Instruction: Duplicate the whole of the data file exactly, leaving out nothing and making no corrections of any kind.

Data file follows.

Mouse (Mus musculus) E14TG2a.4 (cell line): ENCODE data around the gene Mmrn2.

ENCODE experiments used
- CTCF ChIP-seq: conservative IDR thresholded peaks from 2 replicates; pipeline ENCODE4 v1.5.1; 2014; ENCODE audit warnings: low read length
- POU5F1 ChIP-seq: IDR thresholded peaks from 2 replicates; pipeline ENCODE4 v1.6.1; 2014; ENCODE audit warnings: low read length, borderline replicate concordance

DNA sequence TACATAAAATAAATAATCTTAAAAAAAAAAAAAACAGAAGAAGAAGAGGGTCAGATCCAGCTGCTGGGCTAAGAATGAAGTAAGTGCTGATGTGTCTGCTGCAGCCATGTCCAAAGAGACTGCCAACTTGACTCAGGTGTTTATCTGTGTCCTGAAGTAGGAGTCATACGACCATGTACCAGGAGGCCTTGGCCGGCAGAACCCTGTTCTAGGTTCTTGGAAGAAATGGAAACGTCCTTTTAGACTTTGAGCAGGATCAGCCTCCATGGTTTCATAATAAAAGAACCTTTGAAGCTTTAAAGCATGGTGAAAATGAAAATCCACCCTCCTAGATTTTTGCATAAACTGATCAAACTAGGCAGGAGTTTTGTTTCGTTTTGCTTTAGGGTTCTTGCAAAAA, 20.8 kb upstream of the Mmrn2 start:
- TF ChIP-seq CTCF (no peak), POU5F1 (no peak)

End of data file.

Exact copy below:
Mouse (Mus musculus) E14TG2a.4 (cell line): ENCODE data around the gene Mmrn2.

ENCODE experiments used
- CTCF ChIP-seq: conservative IDR thresholded peaks from 2 replicates; pipeline ENCODE4 v1.5.1; 2014; ENCODE audit warnings: low read length
- POU5F1 ChIP-seq: IDR thresholded peaks from 2 replicates; pipeline ENCODE4 v1.6.1; 2014; ENCODE audit warnings: low read length, borderline replicate concordance

DNA sequence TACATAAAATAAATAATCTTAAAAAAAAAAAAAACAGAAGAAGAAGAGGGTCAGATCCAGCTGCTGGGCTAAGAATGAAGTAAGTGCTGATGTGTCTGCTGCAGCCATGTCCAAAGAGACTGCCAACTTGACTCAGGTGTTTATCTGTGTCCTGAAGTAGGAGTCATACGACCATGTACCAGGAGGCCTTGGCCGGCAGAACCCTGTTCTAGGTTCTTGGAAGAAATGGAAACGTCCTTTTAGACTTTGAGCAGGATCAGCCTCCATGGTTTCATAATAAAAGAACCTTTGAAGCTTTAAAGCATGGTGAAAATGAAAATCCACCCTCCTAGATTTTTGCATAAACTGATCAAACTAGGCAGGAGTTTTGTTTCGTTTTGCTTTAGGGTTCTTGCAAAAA, 20.8 kb upstream of the Mmrn2 start:
- TF ChIP-seq CTCF (no peak), POU5F1 (no peak)